Friday, July 1, 2016

Movie Review: Greystoke: The Legend of Tarzan (1984)

Greystoke: The Legend of Tarzan, Lord of the Apes (1984) directed by Hugh Hudson

This summer has lots of sequels and remakes coming out, so I'm reviewing the earlier works and seeing if they will inspire me to see the new films! 

This serious retelling of Tarzan's story begins with a longish sequence where his grandfather, the Earl of Greystoke, advises his son John Clayton not to take his wife on a trip to the tropics. Reassuring his father that "it will only be for a year," their ill-fated voyage shipwrecks on the African coast. John and his wife survive, making a home in the jungle. In ten months, their first son is born but the mother never quite recovers. One of the local ape families attacks the Clayton's make-shift home. The parents die and infant John Clayton is adopted by a female ape who has lost her baby. He grows up among the apes and learns to deal with the wild and unpredictable jungles of Africa. Around twenty years later, an expedition from the British Museum comes to the same area and is wiped out by the native humans. One man, Capitaine D'Arnot, barely survives. The ape-man John finds D'Arnot and nurses him back to health. D'Arnot teaches John to speak English, discovers John's true parents, and convinces him to return to England to find his family. But will the ape man be ready for the wild and unpredictable machinations of British society?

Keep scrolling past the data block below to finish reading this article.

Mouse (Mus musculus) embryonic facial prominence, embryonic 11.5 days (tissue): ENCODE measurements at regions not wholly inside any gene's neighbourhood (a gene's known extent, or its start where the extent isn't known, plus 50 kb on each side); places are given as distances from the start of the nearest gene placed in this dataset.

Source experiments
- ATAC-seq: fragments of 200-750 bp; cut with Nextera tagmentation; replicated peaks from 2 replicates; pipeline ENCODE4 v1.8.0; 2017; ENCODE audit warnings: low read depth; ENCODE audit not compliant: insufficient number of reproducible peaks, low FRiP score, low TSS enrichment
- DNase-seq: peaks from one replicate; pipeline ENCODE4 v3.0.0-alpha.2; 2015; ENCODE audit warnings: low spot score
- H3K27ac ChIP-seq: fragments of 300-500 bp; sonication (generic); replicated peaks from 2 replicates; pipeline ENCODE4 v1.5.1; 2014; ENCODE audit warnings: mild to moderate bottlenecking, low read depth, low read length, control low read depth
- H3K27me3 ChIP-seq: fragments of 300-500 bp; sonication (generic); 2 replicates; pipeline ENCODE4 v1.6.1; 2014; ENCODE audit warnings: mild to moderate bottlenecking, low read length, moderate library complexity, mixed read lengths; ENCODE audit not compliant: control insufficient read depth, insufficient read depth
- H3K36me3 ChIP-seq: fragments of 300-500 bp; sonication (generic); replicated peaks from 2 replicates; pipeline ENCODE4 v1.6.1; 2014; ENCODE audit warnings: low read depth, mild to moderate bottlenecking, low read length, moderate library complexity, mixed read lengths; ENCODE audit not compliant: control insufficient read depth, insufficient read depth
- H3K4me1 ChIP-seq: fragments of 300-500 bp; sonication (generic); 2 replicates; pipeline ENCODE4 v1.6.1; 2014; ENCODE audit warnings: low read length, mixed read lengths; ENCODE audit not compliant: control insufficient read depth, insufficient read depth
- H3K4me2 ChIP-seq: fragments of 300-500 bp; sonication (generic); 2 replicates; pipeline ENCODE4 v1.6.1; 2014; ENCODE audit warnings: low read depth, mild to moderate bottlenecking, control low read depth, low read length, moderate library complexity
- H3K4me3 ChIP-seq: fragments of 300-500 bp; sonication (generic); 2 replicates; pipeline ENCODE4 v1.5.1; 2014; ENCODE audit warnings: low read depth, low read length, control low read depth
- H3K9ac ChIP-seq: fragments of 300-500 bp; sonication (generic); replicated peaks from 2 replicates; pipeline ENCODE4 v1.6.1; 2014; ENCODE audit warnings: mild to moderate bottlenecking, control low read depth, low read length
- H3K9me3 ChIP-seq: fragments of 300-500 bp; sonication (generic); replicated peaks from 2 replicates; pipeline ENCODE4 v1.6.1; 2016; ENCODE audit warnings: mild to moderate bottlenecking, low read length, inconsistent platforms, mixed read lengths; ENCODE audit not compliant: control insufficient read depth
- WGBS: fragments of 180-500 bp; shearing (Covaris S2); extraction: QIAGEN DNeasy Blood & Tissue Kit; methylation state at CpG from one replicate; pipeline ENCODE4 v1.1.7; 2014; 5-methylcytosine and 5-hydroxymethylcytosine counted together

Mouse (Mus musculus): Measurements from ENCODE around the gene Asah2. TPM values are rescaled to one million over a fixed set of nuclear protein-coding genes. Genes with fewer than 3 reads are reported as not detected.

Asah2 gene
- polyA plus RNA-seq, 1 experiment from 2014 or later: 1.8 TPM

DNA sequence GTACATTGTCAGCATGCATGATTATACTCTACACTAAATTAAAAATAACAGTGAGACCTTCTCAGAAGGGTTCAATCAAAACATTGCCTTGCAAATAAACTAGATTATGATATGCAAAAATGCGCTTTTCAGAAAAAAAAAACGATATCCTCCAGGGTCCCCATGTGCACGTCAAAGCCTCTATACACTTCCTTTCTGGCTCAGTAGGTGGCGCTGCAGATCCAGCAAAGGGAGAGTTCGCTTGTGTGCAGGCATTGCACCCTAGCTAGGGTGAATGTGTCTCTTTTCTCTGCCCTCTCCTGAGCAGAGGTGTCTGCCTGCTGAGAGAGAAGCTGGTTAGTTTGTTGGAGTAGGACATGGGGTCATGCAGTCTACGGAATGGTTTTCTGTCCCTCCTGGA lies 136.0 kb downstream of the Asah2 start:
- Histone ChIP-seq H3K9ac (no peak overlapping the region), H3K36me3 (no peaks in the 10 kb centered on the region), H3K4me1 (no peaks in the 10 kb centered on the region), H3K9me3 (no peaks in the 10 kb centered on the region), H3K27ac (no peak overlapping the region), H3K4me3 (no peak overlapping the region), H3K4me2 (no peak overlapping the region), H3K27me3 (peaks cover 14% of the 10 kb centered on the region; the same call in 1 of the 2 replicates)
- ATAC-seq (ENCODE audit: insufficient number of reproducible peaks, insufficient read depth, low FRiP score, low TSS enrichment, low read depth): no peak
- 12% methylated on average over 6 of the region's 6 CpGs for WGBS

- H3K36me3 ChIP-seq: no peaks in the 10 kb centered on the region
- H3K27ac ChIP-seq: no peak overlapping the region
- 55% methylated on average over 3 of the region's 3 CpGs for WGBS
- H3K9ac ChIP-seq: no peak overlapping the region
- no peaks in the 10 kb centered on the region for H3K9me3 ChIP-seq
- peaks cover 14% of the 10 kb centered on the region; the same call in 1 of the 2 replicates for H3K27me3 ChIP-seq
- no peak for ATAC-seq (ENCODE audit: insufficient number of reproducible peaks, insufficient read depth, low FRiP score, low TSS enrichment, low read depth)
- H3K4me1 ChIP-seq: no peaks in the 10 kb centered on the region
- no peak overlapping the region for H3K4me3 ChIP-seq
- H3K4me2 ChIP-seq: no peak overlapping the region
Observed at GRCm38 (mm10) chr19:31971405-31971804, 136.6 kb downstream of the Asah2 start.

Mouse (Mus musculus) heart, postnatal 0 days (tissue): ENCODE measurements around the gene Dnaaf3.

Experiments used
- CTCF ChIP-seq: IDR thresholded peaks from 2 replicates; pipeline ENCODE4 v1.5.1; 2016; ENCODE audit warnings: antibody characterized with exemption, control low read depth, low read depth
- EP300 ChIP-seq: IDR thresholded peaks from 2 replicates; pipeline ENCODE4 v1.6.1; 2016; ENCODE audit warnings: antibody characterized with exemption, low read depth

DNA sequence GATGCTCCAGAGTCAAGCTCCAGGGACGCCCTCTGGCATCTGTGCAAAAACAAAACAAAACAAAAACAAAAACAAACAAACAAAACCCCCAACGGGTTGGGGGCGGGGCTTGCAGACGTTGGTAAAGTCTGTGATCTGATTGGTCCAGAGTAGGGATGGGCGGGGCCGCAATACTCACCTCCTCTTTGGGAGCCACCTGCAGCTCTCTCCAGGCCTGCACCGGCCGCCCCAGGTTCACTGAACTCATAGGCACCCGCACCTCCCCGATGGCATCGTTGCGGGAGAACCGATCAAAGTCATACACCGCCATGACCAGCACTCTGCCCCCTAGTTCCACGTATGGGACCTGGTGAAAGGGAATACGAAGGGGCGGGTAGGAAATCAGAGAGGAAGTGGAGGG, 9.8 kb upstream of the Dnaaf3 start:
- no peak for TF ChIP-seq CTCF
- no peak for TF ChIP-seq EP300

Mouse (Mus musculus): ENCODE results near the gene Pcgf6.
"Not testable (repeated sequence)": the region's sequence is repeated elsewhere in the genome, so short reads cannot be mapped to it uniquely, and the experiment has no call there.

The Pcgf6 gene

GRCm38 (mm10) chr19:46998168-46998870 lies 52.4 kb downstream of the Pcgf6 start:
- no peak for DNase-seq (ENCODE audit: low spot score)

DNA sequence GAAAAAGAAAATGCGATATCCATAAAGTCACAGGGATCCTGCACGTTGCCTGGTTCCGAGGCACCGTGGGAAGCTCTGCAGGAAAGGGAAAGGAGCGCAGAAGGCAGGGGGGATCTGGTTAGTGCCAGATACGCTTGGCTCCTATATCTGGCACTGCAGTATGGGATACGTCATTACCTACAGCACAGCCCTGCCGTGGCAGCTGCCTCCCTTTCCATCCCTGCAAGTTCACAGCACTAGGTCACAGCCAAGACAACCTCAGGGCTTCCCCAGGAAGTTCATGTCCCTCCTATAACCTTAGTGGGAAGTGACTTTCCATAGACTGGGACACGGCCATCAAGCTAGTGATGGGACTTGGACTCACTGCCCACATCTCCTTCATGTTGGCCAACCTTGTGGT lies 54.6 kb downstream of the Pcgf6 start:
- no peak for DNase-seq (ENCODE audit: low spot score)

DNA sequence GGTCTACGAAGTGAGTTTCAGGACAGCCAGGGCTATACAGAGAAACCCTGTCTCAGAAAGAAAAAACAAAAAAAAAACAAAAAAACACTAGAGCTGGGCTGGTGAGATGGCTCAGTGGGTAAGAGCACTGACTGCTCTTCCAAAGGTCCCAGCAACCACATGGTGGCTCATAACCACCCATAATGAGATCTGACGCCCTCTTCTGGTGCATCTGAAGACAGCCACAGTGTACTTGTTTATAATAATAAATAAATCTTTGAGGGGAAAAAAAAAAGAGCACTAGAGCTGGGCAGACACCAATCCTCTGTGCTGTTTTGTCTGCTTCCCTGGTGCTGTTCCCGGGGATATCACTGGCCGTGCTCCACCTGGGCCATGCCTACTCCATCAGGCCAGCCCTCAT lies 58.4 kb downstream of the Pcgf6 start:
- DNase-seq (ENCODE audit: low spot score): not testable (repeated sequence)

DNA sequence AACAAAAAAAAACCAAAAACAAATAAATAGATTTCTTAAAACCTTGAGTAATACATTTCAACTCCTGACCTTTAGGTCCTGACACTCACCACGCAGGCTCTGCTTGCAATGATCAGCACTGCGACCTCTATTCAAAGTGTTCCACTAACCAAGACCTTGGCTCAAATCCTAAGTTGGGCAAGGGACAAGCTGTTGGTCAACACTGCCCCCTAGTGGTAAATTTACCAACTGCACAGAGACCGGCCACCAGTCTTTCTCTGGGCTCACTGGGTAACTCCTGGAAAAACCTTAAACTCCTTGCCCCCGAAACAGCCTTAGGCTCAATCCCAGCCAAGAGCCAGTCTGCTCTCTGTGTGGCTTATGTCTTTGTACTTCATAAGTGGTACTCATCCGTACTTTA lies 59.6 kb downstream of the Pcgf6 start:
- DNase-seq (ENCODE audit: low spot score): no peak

The movie is amazingly straight-faced throughout its running time. It is a serious, realistic take on Edgar Rice Burroughs' story of an infant orphaned in the African jungle who is raised by apes and becomes a force to be reckoned with. The attempt at realism robs the story of its charm and adventure. The movie occasionally nods to the vine swinging and John (who is never referred to as Tarzan in the movie) has a few brief fights with other animals, but this is hardly an action/adventure extravaganza. Christopher Lambert does a great job being ape-like both in the jungle and in English society. The ape costumes and performances are impressive (Rick Baker did the make-up and did his usual excellent job). The lovingly crafted ape society is the highlight of the film. The movie just doesn't have the fun that almost every other Tarzan film provides, making it a disappointing experiment in realistic film making.

This summer's Tarzan movie, simply called The Legend of Tarzan, looks like it has the same serious vibe to it, but with fun, over-the-top action too.

They had me at the cattle smashing through the human outpost! I am definitely interested in seeing this film.

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